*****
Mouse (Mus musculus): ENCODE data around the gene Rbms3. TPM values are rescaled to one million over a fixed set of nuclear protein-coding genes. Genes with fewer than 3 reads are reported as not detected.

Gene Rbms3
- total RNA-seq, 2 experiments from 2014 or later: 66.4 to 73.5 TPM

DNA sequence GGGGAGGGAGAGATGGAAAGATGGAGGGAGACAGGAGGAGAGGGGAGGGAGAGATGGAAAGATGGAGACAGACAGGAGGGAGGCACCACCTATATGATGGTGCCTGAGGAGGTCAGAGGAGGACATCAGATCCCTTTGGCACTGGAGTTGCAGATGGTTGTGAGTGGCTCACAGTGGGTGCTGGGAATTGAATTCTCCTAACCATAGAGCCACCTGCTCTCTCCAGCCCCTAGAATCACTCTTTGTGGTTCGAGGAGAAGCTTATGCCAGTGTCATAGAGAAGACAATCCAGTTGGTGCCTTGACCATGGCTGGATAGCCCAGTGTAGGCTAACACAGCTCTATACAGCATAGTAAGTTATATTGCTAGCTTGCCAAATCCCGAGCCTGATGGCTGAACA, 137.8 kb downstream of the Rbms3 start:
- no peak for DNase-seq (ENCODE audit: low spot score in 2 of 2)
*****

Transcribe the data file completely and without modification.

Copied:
Mouse (Mus musculus): ENCODE data around the gene Rbms3. TPM values are rescaled to one million over a fixed set of nuclear protein-coding genes. Genes with fewer than 3 reads are reported as not detected.

Gene Rbms3
- total RNA-seq, 2 experiments from 2014 or later: 66.4 to 73.5 TPM

DNA sequence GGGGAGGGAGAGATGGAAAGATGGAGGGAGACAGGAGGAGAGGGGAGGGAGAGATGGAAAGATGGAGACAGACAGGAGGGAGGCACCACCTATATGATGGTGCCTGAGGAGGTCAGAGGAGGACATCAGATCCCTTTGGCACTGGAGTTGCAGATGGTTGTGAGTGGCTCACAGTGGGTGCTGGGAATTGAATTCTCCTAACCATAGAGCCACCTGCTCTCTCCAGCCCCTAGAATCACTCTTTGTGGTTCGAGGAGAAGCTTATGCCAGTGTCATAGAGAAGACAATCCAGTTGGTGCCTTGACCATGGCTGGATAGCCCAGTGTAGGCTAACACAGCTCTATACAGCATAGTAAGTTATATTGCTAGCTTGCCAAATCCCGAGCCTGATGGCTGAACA, 137.8 kb downstream of the Rbms3 start:
- no peak for DNase-seq (ENCODE audit: low spot score in 2 of 2)